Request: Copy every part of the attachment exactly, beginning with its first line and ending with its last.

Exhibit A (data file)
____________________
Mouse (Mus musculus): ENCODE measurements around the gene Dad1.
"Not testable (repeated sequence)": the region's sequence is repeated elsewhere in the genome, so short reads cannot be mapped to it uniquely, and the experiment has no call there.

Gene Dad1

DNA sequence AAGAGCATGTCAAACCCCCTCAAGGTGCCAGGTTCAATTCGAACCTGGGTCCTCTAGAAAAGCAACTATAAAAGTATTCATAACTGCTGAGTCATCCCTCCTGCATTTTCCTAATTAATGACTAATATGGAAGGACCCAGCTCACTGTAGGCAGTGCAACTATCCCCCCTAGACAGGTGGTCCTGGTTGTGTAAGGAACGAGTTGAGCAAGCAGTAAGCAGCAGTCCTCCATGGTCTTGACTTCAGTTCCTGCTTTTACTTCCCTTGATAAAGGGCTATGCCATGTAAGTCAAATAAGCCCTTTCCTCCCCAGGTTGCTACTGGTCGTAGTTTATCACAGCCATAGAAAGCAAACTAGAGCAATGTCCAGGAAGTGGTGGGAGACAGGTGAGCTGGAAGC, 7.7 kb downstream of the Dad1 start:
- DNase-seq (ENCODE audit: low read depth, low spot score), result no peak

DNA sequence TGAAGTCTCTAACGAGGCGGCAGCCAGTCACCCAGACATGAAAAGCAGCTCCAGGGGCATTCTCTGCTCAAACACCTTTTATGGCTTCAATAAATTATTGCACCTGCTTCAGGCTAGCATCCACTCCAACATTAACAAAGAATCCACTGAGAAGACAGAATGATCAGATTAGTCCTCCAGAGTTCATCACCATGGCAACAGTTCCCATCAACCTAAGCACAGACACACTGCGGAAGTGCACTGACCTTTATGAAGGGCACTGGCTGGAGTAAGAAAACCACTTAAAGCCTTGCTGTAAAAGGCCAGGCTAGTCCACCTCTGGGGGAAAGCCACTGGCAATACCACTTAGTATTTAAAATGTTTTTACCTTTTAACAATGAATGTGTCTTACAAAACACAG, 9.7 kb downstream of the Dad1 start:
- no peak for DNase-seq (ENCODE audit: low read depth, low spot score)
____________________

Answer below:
Mouse (Mus musculus): ENCODE measurements around the gene Dad1.
"Not testable (repeated sequence)": the region's sequence is repeated elsewhere in the genome, so short reads cannot be mapped to it uniquely, and the experiment has no call there.

Gene Dad1

DNA sequence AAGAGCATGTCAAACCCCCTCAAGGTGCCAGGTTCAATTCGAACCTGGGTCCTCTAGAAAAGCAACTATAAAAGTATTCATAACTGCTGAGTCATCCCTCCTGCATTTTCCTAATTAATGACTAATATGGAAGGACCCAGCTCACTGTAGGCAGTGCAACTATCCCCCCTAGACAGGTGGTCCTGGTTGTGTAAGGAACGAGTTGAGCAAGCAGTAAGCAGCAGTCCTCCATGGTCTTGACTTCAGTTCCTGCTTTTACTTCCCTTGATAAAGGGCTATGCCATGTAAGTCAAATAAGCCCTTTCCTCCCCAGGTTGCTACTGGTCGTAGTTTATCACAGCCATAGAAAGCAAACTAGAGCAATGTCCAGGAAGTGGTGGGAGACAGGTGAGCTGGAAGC, 7.7 kb downstream of the Dad1 start:
- DNase-seq (ENCODE audit: low read depth, low spot score), result no peak

DNA sequence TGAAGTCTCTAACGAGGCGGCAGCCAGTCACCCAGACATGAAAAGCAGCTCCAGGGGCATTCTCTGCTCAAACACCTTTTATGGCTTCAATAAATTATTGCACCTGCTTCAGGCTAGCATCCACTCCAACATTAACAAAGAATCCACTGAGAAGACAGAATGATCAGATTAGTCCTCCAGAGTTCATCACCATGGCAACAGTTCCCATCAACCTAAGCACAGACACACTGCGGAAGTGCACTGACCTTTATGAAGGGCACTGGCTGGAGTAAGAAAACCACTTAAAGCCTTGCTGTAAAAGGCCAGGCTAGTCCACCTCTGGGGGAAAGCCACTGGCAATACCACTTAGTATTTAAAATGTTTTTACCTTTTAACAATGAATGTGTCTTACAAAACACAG, 9.7 kb downstream of the Dad1 start:
- no peak for DNase-seq (ENCODE audit: low read depth, low spot score)